PM Methodologies

The landscape of project management methodologies can seem a bit overwhelming.

Whether you have a formal project management certification or you’re learning to become a project manager from experience, there’s an absolute smorgasbord of project methodologies to choose from. And they often come with their own rules, lists, principles, and endless acronyms.




The Waterfall method is a traditional approach to project management. In it, tasks and phases are completed in a linear, sequential manner, and each stage of the project must be completed before the next begins.


Agile project management methodologies usually involve short phases of work with frequent testing, reassessment, and adaptation throughout.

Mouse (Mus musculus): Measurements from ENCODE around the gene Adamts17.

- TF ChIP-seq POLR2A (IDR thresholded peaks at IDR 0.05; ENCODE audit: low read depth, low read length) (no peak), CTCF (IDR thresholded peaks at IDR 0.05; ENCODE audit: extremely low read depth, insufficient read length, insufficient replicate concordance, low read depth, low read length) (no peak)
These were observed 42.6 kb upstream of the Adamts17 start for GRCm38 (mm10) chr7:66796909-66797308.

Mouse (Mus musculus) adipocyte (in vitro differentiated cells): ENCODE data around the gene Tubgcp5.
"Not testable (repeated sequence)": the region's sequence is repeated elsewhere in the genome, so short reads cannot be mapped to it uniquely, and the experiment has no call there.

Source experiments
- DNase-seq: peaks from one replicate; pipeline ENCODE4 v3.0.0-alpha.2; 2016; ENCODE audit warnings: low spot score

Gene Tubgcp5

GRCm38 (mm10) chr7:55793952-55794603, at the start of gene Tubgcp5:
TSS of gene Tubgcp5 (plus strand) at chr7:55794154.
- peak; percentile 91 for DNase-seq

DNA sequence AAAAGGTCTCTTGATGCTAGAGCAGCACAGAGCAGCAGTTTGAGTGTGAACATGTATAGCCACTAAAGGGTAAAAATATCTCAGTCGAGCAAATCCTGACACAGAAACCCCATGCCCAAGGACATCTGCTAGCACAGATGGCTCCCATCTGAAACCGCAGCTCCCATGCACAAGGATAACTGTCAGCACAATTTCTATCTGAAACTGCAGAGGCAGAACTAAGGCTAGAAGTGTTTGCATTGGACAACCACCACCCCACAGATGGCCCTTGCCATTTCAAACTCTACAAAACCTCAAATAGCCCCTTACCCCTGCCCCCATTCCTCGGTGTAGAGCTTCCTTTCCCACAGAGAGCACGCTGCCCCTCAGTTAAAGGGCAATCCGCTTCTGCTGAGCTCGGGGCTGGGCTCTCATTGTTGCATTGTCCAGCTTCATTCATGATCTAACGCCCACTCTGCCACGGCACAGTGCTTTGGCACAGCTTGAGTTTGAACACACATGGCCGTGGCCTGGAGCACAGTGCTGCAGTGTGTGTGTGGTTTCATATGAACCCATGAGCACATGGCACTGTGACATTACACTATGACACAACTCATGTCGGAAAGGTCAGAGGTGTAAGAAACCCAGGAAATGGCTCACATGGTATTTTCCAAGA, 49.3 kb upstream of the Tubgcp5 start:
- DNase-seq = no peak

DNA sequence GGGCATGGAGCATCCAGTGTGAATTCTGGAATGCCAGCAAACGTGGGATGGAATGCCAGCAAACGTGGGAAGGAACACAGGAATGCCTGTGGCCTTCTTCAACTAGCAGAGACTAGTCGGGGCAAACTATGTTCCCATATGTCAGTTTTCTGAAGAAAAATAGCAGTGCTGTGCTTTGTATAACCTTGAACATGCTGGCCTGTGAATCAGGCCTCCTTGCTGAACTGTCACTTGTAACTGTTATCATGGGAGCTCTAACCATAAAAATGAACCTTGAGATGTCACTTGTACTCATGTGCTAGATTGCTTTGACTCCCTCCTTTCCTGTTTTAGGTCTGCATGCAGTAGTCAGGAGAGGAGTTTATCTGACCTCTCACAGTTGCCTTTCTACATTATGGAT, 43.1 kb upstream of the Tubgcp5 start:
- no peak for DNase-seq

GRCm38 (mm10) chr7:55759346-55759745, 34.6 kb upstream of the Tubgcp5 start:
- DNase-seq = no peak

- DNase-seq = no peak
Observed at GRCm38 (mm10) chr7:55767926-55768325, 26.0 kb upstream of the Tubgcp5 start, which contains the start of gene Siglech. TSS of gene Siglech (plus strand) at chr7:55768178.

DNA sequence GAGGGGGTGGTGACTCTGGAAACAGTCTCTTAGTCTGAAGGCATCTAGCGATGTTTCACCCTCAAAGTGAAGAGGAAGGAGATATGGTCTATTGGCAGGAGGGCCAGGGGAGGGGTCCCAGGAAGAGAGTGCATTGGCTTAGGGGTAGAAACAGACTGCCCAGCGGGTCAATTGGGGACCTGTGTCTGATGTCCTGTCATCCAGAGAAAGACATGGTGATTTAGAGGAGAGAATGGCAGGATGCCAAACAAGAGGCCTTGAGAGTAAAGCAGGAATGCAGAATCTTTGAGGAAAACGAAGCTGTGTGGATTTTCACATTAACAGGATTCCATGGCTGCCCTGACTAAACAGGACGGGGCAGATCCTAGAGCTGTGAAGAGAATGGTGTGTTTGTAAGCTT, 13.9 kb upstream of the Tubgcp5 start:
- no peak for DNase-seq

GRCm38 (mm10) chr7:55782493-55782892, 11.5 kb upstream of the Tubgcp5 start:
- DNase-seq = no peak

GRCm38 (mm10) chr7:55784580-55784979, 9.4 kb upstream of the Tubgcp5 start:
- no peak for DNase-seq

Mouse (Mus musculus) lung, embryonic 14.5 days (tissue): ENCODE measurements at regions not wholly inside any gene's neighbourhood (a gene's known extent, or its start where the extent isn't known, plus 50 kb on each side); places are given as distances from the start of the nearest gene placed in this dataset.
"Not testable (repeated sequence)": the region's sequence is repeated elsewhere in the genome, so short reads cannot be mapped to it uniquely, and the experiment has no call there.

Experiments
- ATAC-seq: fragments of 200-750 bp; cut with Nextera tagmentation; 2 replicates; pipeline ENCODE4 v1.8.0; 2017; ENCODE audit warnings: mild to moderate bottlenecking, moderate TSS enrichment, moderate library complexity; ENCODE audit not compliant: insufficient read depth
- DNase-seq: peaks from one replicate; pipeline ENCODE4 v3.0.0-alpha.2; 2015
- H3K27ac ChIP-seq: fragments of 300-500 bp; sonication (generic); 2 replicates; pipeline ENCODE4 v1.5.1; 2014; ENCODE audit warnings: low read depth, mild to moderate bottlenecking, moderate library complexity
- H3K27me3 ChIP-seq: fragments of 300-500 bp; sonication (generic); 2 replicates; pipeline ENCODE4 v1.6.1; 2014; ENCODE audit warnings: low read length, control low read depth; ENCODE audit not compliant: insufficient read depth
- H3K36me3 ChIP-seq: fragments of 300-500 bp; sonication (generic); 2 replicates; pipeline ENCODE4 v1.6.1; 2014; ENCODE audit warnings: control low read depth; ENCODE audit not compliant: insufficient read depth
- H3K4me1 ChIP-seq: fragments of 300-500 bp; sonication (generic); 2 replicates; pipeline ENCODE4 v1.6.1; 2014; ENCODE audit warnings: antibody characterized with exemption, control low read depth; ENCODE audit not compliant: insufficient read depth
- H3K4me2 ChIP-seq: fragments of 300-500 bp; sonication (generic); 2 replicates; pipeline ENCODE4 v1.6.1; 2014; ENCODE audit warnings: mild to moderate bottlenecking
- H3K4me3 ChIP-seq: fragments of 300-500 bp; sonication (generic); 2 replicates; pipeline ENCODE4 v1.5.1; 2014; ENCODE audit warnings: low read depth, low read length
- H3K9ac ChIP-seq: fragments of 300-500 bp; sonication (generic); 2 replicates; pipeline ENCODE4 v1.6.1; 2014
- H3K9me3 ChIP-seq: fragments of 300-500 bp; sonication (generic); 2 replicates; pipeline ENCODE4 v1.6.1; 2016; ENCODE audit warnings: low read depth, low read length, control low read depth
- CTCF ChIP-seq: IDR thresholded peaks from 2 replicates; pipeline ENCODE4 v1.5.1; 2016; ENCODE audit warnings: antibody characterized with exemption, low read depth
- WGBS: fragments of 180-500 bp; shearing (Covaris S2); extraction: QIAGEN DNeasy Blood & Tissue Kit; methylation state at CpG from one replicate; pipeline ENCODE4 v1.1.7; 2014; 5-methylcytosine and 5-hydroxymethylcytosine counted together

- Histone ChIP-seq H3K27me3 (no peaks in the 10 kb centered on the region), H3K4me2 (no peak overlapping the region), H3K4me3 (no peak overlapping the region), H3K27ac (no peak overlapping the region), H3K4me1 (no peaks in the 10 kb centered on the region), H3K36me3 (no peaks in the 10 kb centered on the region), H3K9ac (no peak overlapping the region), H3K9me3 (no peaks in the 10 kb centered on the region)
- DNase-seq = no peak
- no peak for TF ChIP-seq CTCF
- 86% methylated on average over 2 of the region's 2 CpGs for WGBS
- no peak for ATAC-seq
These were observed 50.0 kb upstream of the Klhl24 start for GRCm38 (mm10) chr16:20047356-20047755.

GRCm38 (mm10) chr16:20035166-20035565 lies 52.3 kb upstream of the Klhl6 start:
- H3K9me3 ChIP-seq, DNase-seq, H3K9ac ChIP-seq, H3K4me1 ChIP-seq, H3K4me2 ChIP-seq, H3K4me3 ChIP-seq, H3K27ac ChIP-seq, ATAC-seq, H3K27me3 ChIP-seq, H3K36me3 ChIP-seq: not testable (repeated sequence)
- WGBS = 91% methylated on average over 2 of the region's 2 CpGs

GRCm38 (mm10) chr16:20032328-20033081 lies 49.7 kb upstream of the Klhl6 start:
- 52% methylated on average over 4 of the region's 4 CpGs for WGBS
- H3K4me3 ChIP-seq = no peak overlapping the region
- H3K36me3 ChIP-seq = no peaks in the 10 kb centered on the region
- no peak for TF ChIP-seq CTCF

Scrum methods usually split work into short cycles known as “sprints”, which usually last about 1-2 weeks. 


Kanban methodologies work in which tasks are visually represented as they progress through columns on a kanban board


The methodology of scrumban is that instead of deciding which task from the backlog to work on in each sprint at the outset (like you would in a “traditional” scrum framework), scrumban allows teams to continuously “pull” from the backlog based on their capacity (like they would in a kanban framework).